How life in Western Sydney inspires award winning artist Khaled Sabsabi

Deputy Premier Troy Grant awarding the Western Sydney Fellowship to artist Kahled Sabsabi

Deputy Premier Troy Grant awarding the Western Sydney Fellowship to artist Khaled Sabsabi

Khaled Sabsabi, a multimedia artist based in Western Sydney was recently awarded the NSW Government’s inaugural Western Sydney Arts Fellowship.

He’ll use the grant to create new art works, a catalogue and consolidate his previous works and publish a digital artist’s monograph. We chat to Khaled about the fellowship and what he plans to accomplish in 2016.

How did you get into multi-media site installations and art?

I was introduced to multiple art forms while studying for my postgraduate degree at University of New South Wales. The change from analogue to a digital environment in early 2000 made technology especially audio-visual accessible and affordable. I think it was a combination of education, experience and a natural progression in technology that eventually saw me specialise in multimedia.

Why did you decide to apply for the fellowship and how will it help in the development of your career?

The fellowship will allow me to consolidate over 30 pieces of work that I’ve developed throughout the course of my career, spanning both analogue and digital periods. The consolidation of my work into a digital monograph will help curation for future exhibitions and make my work open to Australian and international possibilities.

How has living and working in Western Sydney informed and inspired your work?

I lived in Western Sydney after we moved to Australia from Lebanon and grew up there. The diversity and the richness of the culture is the future picture of what Australia could be. It’s a wonderful place to learn and experience more; that’s what inspires and excites me about Western Sydney. It does have its challenges of course like anything else. But where there are challenges, beautiful things happen. Good art happens at the fringes of society.

You are the Creative Producer, Community Cultural Engagement at Casula Powerhouse Arts Centre, how do you find balance between your own practice as a celebrated international artist and the local community?

It has to be approached with the utmost integrity. You have to be clear in terms of what the self is, in terms of the creative process and your professional role in the community. It needs sacrifice in terms of my time; I don’t socialise that often, and spend a lot of time in the studio working. When I’m not working, I spend time with my family.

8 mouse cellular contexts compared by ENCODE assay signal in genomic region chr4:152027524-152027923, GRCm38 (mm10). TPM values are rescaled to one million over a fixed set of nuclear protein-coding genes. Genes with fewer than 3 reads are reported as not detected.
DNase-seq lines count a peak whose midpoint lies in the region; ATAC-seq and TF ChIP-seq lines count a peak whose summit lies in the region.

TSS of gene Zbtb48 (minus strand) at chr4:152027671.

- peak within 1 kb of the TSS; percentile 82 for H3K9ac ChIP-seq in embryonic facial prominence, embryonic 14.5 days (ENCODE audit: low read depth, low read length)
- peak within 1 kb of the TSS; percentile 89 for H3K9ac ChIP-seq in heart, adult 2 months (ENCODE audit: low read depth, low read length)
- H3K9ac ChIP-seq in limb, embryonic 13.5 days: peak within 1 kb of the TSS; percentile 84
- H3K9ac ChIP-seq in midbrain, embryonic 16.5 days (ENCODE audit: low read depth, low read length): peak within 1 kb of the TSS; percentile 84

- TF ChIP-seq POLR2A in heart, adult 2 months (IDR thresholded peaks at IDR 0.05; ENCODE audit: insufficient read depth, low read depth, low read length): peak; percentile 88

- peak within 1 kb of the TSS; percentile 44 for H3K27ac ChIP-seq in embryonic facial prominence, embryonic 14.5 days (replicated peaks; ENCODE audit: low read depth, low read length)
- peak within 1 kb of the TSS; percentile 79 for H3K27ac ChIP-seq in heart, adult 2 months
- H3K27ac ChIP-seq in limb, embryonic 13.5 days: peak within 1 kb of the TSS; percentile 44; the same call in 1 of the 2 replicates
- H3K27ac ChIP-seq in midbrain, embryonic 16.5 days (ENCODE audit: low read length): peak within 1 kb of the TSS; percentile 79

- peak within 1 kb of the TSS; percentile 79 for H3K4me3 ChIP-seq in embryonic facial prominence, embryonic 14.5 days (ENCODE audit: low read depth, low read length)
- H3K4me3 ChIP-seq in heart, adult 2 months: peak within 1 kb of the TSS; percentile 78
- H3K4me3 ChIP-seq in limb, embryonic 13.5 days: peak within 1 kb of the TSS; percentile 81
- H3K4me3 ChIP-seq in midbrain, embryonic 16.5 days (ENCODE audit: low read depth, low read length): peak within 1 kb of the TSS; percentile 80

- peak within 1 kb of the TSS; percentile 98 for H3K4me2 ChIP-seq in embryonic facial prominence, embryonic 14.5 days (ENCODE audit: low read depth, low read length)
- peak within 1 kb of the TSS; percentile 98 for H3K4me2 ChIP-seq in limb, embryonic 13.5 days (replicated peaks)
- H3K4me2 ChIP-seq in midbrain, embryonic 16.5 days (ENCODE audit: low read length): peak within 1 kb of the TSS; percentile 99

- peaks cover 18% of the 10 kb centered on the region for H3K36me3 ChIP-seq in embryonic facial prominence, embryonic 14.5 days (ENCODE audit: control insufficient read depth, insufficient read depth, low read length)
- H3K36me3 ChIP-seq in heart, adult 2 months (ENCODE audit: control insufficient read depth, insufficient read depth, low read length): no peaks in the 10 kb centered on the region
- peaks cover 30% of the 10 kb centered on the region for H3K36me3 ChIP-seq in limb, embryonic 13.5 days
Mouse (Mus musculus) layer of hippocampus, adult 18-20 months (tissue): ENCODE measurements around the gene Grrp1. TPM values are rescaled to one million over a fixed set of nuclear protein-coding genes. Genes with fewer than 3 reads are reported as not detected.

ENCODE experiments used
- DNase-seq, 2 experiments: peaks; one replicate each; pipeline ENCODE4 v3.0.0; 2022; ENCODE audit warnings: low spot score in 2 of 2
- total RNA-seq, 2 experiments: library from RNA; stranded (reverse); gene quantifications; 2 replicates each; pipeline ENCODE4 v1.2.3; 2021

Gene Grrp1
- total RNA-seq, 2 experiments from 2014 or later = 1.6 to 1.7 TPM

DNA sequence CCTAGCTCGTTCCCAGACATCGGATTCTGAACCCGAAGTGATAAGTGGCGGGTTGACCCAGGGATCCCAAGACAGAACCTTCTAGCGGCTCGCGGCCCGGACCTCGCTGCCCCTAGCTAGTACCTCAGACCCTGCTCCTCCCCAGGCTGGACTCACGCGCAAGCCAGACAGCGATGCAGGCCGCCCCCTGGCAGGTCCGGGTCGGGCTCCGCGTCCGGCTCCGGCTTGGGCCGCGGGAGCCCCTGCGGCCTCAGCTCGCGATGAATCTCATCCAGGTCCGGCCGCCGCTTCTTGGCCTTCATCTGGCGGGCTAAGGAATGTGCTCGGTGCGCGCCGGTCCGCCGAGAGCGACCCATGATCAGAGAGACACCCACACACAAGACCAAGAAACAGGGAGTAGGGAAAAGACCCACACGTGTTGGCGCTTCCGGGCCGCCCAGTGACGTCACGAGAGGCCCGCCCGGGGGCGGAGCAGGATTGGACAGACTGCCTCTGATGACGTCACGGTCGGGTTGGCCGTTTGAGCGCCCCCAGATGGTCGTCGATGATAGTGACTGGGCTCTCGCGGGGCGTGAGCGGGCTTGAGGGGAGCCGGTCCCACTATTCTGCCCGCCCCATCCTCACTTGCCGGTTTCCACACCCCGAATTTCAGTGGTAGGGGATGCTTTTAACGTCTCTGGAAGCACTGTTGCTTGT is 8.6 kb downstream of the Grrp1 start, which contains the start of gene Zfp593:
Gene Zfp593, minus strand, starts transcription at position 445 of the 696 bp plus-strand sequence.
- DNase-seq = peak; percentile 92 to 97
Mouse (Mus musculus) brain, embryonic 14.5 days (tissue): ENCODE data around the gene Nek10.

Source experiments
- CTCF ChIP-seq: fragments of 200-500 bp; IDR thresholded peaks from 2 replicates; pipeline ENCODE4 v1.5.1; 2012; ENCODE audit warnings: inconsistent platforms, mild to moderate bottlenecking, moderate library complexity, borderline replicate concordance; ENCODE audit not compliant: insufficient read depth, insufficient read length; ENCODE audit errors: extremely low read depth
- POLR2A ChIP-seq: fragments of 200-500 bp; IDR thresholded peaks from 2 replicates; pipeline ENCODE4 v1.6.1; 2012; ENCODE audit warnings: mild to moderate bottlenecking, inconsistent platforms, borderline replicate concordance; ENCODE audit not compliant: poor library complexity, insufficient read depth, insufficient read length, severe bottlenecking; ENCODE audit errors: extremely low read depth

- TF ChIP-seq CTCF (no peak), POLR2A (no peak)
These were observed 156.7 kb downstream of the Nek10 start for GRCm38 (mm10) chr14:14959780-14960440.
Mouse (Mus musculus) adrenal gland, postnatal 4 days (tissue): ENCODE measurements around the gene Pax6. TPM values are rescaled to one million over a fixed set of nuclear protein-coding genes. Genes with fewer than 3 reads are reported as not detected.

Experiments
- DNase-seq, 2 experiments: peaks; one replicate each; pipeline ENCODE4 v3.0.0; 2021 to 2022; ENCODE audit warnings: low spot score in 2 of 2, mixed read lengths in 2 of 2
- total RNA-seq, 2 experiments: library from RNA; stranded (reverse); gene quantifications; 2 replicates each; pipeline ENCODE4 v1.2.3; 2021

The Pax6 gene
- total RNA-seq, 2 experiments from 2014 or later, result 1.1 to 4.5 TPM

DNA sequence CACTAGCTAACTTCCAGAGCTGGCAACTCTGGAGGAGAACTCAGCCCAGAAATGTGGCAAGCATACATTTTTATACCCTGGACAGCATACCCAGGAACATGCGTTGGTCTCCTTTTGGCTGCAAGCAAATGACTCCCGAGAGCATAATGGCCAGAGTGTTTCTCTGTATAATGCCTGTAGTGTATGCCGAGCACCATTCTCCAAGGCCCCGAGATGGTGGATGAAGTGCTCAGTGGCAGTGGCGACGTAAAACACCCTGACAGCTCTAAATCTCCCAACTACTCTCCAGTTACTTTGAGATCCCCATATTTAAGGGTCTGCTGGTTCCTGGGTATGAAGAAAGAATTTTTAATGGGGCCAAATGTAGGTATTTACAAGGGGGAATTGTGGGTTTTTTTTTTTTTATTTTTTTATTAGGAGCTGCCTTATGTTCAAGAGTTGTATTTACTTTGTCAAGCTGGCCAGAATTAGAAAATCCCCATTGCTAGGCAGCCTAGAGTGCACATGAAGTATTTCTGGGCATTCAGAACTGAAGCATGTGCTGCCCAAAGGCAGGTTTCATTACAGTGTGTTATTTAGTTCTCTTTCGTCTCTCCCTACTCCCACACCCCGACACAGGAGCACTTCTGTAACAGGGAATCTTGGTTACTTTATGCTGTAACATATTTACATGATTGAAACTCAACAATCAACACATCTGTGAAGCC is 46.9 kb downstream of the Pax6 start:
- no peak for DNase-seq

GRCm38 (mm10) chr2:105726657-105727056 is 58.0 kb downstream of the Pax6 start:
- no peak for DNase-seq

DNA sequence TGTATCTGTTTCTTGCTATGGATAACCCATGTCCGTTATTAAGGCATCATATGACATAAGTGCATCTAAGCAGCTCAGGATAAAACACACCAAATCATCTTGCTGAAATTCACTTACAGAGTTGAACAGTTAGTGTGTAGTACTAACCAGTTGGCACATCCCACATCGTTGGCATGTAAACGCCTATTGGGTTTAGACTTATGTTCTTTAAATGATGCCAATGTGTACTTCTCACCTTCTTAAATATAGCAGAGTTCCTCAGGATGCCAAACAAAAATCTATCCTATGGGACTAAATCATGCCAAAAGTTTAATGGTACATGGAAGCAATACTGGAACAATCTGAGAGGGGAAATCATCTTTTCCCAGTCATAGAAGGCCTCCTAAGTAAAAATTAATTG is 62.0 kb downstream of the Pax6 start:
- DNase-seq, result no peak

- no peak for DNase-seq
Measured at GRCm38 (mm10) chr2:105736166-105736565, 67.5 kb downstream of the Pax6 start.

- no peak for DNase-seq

What have been the most influential moments of your career?

There are many moments which have contributed to my overall experience and expression [as an artist]. My partner, having children and the joy that comes with it is my most fantastic highlight to date. My partner and children are the anchor of my practice and my artistic career.

What are your observations of current arts practice in Western Sydney?

I believe the talent in Western Sydney is phenomenal and artists are choosing to live and work here. I often talk with the other artists and we’re like a group of friends; we respect and regard one another highly, also look for ways to support each other. I feel there’s a real sense of camaraderie among artists here. Western Sydney also has a long history of arts activism and cultural development. If it weren’t for those visionary people in the 80s and 90s that engaged in developing arts in the region, we probably wouldn’t be here now.

In 2016, what are you most excited by – as a practitioner or as an audience member?

I think a bit of both. I’m looking forward to taking time off work to further grow my learning and experiences both nationally and internationally. I want to focus on creating work so I’m really excited about the opportunity to do just that through my fellowship.

What advice do you have for other artists, particularly those in Western Sydney?

Embrace your environment, embrace your experiences and be inspired by it. It’s become quite easy to be connected to the arts scene and art world regardless of where you live unlike before when you had to live in the city centre to be visible and that’s a good thing.

To find out more about the Western Sydney Arts Fellowship, please click here


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